Then Larry told me he has some medical disabilities that had required hospitalization and subsequently prevented him from doing manual labor and lifting heavy tools. He said he was still looking. He was also looking for rental payment help under Section 8. (I said I’d sign whatever I needed to sign.) Then he told me there was no Section 8 funding money left. I gave them a month to find new employers in September  because if they didn’t they’d have to vacate. A week before the end of August, Larry told me he had been interviewed for a job. At the end of September, he told me he did not get the job.

At that point, I considered that with winter approaching, my interests would be better served by them staying upstairs instead of being  evicted and having the utilities disconnected and the threat of burst water pipes and flooding. I told him they would have to leave at the start of spring.

Then I saw my first utility bill from the  upstairs after the cold hit, and I almost passed out. I’ll  show you a CWLP print of what I’ve been paying for THEIR utility bills. You won’t believe it. Since February, I’ve been paying  $200 WEEKLY on their utility bill and mine combined. The  people at City  Hall sympathize and they are keeping things connected with Larry and me. I live on the ground floor.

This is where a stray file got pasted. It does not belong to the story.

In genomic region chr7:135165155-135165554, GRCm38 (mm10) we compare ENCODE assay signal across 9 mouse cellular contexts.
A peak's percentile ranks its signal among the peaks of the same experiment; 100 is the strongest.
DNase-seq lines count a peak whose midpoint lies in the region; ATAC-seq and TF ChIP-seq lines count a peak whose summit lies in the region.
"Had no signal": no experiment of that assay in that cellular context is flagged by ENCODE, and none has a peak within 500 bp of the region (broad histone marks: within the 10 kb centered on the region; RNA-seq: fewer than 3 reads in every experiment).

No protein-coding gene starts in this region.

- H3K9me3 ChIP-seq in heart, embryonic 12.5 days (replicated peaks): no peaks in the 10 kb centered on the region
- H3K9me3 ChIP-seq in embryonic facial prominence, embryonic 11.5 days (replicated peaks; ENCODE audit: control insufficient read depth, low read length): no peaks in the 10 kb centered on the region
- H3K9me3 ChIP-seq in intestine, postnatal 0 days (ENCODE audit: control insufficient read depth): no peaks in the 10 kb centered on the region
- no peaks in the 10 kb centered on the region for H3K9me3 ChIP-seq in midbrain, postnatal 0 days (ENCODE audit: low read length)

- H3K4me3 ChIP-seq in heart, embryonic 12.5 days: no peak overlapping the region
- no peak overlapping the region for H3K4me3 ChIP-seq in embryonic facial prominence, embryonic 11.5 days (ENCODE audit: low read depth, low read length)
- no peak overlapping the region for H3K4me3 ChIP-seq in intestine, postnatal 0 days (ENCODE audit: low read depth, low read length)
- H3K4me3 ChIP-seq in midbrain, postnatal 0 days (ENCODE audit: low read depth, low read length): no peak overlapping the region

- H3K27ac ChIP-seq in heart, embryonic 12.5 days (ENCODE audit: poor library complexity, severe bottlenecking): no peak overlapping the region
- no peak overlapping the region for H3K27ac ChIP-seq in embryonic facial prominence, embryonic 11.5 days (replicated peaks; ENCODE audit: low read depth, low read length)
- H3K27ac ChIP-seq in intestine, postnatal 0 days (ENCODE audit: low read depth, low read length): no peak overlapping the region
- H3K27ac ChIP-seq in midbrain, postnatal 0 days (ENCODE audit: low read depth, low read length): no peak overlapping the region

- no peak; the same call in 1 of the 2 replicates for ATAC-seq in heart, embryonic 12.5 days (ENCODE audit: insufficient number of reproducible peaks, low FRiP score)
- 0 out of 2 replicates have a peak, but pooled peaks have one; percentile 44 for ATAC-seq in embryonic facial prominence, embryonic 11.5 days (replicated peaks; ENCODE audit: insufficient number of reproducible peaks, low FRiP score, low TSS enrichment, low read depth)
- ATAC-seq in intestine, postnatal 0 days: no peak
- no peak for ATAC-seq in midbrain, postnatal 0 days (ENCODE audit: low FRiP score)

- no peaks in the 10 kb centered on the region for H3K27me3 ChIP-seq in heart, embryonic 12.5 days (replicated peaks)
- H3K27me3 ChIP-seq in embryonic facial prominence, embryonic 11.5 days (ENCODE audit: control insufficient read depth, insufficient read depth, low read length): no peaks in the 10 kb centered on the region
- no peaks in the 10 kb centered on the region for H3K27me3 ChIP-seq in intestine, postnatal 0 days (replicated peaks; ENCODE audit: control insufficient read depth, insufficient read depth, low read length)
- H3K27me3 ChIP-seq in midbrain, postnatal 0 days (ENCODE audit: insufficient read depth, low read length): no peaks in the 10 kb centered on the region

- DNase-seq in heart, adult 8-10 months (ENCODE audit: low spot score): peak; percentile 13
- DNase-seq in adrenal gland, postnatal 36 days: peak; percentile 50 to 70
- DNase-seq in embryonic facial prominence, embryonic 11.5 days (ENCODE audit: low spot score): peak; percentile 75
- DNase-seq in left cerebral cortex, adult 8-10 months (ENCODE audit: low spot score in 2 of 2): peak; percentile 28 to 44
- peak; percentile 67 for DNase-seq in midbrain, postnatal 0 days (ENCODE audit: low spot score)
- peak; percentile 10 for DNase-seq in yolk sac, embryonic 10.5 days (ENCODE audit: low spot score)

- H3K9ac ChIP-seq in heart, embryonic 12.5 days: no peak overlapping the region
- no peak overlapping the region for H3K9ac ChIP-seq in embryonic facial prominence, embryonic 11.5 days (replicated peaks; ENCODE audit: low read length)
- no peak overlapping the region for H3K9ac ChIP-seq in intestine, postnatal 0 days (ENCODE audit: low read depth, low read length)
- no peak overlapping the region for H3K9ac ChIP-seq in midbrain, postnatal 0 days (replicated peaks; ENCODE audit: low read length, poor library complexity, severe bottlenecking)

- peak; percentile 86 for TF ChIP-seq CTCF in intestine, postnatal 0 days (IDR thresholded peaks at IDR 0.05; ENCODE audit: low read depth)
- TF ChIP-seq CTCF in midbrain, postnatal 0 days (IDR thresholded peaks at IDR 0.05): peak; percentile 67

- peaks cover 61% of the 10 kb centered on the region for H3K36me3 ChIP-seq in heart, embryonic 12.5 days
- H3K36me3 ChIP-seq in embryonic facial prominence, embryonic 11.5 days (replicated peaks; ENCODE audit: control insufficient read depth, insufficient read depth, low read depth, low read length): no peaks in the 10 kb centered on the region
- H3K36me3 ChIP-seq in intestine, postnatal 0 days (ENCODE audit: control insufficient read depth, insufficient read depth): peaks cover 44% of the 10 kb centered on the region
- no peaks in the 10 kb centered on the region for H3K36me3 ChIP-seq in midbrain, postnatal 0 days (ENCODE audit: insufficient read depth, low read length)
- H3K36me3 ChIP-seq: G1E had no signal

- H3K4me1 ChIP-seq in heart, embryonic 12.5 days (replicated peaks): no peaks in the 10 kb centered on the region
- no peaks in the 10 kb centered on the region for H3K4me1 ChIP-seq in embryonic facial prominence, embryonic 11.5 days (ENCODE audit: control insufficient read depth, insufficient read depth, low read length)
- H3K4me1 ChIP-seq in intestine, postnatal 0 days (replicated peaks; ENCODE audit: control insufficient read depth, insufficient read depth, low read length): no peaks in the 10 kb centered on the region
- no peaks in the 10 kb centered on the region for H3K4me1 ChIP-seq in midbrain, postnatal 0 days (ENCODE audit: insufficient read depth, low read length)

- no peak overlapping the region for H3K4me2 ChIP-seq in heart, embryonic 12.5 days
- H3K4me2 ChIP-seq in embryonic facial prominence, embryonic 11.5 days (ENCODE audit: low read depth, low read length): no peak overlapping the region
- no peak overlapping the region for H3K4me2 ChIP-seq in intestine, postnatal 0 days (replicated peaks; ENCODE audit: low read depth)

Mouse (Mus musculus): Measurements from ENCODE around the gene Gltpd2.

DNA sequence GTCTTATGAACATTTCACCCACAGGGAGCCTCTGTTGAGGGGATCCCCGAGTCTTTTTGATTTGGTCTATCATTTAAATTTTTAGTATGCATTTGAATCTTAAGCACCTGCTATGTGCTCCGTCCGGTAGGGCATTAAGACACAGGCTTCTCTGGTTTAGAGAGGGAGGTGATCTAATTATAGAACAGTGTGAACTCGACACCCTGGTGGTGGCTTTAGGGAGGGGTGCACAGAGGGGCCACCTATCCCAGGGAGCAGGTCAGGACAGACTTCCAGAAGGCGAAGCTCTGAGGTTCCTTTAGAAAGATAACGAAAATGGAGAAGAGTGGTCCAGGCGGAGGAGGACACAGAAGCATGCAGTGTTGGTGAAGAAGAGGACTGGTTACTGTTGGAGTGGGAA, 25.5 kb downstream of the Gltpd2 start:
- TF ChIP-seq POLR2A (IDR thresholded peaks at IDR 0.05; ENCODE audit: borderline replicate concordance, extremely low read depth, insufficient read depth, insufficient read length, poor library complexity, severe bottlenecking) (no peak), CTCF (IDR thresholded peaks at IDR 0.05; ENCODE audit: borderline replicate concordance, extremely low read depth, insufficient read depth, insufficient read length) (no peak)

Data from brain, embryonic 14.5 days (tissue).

I FINALLY filed court papers and they were served an eviction notice by the Sheriff’s department. I happened to be talking with a friend at his truck curbside when the officer gave Larry the summons.

They should by law be gone from upstairs and cluttered basement sometime in  May. I want to HIRE someone to repair the damages they will no doubt have done to the place and RENT it A S A P.

I’m fairly sure  you have experience with  property management. If you are willing to manage 428 for payment that would include payment of part of rent revenues from the  upstairs, I want to discuss possibilities with you ASAP. I am confident what needs to be done to start generating revenues from upstairs will happen faster with YOU directing it than with me.  I can talk with you  if you have interest and time to visit me at (my employer) or whenever, wherever you want to  meet me. It’s that job and a modest Social Security payment that generates dollars for food and bills.there.

In the meantime, I am eating  very little so I can pay bills.  The medical professionals are waiting for dollars I have not paid THEM for years either. I  am losing weight.

This $100 check is every penny  I can share right now.  I  am ashamed to go on food stamps. I’d rather be hungry.  I can’t get utility payment assistance because 428 is “income property.” I dispose of my garbage in my employer’s big dumpster with his permission. Since last fall, I have showered every month and a half to save water. I don’t  get close enough to people so they might notice.